Required Research for Startups

Scott Kalwei
3 min readDec 22, 2017

Is It A Good Idea

First, before you even find out if your idea isn’t taken, you’ve got to make sure that it’s a good idea. Basically start by asking friends and family what they think of your idea. Make sure you canvass a diverse group of people to get as many perspectives as possible. A lot of times this will require you to make several adjustments and refinements while the idea is still extremely malleable.

Is It Obvious

Once you’ve canvassed a large diverse group of close confidants, you should expand out and do larger scale market research. Not only will this help identify what it is that people are looking for, but it’ll also allow lots of people to point you in the right directions. If anyone knows of a product, service, or company that does something similar they’ll be happy to bring it up here. This is by far the cheapest and easiest way to leverage other people’s perspectives to help you out before making any large scale investments. Allot of times you can do this by hitting on the functions of the product, but not the specifics. This will keep your intellectual property safe and won’t count as a patent destroying “public disclosure”.

Do You Have Money

After you’ve clarified in your mind exactly what it is that you want to offer and you haven’t heard of anything similar via market research, it’s time to dig in. Now I want to be very explicit here, I AM NOT A LAWYER. Do not take legal advice from me or anyone that isn’t a certified patent attorney, because it’s a very complicated and nuanced legal field. Which is why paying an attorney to do a discovery here is your best option. It’s also the most expensive and probably unrealistic option for startups.

Are You Bootstrapping

If you don’t have $30k that your willing to throw away in legal fees there are probably some other good options for you. Google has a great patent database as well as the government’s very own online database. Search through them! It takes awhile to figure out how to work them, which I won’t get into because I’m not an expert either, but they can definitely point you in the right direction.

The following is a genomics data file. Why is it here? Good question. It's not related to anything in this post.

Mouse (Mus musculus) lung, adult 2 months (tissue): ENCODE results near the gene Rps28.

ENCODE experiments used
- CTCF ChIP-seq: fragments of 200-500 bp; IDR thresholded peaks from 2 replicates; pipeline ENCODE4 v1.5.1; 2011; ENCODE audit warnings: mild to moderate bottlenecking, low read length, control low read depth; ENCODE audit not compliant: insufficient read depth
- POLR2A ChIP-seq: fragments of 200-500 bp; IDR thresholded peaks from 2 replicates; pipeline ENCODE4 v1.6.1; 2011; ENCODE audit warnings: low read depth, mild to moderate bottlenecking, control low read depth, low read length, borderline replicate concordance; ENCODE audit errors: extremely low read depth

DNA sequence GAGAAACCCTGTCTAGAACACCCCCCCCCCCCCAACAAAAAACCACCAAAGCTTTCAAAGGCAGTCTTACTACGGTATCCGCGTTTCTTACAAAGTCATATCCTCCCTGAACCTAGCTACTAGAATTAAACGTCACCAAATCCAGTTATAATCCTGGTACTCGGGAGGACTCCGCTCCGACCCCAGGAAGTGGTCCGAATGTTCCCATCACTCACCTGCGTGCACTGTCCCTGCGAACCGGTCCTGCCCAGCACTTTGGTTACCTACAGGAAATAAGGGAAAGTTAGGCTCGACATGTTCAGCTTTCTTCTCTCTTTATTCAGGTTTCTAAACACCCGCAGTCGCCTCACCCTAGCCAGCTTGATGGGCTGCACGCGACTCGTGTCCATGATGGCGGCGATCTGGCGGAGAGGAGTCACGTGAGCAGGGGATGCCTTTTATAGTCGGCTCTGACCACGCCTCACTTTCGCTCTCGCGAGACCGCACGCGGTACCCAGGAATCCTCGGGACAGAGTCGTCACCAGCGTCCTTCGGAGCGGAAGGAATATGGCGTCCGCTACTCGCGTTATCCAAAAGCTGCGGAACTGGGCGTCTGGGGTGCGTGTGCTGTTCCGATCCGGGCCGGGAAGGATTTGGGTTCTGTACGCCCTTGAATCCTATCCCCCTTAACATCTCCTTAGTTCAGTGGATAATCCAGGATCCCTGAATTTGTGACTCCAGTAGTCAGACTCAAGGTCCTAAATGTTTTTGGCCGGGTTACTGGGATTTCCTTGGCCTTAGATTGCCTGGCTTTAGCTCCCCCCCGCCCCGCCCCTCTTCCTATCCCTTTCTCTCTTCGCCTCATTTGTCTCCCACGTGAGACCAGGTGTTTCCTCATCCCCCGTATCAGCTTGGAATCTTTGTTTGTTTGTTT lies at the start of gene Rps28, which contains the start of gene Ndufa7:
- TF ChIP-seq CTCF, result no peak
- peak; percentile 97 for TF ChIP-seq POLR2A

I’ve found out what my competition’s patents were because they were registered under their businesses’ name, which is searchable. That was the easiest way that I’ve found, but it doesn’t seem to be the most robust. The most robust functionality, it seems to me, to be knowing all the different classifications for which inventions can fall under. Searching by their international, as well as US, related patent classifications can lead to more targeted search results.

Looking For A Quick Fix

Fortunately, America is unique in that we have a non-provisional patent process which is great for innovation. This non-provisional patent application gives you patent coverage for one year while you can go out and test it’s commercial appeal without destroying any claim to protection because of public disclosure. It’s a super cheap way to print “patent pending” on your product without going through the insanely expensive process of securing your full blown provisional patent.

Non-Patent Intellectual Property

Copyright and Trademark searches are much more straight forward. You can literally just type in what you’re looking for and it’ll bring it up. The only thing you really need to consider here is the applicability of other’s IP toward what your trying to do. If they’re in completely different fields, then their IP may or may not be infringed by your claim. Again, this is a complicated area of law and you should consult with qualified and certified legal counsel before proceeding.


Either way, no matter what exactly your looking for, ownership of IP is only as useful as your business execution. You’ve got to go out and sell it! You’ve got to turn it into a business. So go pound the pavement, go out and hustle, and make your IP work for you.

Originally published at ScottKalwei.